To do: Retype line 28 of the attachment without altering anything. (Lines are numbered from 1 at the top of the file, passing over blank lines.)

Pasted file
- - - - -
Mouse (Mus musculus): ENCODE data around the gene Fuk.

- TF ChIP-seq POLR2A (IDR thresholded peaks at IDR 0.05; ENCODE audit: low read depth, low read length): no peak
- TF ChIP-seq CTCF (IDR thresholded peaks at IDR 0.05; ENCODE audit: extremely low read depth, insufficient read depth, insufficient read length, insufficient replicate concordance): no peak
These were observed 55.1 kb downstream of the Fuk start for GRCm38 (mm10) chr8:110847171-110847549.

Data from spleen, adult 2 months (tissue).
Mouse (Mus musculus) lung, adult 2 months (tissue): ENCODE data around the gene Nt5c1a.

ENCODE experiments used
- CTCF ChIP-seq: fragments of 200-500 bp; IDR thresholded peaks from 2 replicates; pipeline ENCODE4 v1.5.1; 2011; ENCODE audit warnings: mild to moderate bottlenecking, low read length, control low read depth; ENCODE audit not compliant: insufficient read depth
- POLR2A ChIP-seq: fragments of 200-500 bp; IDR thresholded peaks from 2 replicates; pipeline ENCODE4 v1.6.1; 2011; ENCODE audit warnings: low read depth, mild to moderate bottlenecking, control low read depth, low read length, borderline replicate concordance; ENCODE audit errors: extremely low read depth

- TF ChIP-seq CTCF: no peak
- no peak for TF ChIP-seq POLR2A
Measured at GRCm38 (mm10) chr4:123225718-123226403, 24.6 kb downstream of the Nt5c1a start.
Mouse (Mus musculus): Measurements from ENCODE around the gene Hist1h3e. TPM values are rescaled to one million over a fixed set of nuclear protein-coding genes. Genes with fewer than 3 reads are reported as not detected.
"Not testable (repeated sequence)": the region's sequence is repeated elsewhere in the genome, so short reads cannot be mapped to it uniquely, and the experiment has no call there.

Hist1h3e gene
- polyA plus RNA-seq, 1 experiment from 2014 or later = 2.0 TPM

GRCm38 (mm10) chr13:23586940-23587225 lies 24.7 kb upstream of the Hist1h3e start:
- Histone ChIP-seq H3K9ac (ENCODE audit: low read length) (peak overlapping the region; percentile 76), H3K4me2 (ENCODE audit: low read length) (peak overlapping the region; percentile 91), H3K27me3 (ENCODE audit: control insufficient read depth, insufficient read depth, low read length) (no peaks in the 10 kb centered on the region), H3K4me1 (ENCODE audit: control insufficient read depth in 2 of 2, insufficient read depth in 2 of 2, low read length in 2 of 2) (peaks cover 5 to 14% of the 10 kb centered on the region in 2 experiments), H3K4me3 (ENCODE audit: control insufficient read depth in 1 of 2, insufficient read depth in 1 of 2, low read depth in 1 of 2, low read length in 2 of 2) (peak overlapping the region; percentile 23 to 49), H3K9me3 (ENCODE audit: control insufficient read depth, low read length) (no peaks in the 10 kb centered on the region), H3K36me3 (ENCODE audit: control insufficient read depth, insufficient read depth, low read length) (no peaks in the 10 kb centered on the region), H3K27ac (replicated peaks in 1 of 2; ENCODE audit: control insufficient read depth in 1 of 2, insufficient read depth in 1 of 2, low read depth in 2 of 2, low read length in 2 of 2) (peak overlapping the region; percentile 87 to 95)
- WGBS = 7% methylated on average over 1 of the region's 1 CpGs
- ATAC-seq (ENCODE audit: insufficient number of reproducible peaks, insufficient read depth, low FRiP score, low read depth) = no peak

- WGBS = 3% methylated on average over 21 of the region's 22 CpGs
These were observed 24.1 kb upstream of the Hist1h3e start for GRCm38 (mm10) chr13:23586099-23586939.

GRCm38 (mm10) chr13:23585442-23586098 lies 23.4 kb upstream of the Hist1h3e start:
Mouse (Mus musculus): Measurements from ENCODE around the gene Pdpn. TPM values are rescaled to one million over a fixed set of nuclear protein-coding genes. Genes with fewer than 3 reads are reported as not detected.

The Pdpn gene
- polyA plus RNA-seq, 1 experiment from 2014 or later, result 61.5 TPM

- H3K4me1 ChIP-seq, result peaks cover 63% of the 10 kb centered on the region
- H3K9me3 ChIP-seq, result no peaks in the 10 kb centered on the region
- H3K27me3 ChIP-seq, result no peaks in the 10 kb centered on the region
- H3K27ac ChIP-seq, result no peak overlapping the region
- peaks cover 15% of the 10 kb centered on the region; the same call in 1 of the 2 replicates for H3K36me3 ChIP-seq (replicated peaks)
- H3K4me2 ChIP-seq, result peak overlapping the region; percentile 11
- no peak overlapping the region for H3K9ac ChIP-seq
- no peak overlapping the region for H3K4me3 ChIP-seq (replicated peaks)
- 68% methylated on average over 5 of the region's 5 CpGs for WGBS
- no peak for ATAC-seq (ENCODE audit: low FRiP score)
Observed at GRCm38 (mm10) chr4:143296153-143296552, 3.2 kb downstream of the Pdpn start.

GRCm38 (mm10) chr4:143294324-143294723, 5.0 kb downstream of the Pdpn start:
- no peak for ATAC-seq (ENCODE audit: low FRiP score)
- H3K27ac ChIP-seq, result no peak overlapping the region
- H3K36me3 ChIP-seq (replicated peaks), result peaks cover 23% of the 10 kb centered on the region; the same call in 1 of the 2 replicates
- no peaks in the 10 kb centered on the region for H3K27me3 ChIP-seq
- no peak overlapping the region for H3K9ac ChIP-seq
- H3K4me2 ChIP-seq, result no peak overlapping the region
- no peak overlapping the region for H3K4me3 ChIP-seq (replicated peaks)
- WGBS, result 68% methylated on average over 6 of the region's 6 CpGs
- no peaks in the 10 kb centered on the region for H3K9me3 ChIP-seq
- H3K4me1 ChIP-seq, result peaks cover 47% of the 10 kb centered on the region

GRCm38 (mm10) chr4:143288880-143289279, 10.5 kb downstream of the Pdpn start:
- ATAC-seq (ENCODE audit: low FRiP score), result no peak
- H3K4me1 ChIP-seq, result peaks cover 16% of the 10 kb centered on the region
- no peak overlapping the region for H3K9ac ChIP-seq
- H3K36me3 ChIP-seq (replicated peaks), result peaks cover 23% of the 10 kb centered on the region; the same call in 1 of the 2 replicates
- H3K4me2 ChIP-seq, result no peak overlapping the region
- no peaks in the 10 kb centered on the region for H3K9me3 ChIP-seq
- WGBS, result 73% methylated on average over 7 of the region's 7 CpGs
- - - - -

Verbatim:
- H3K9me3 ChIP-seq, result no peaks in the 10 kb centered on the region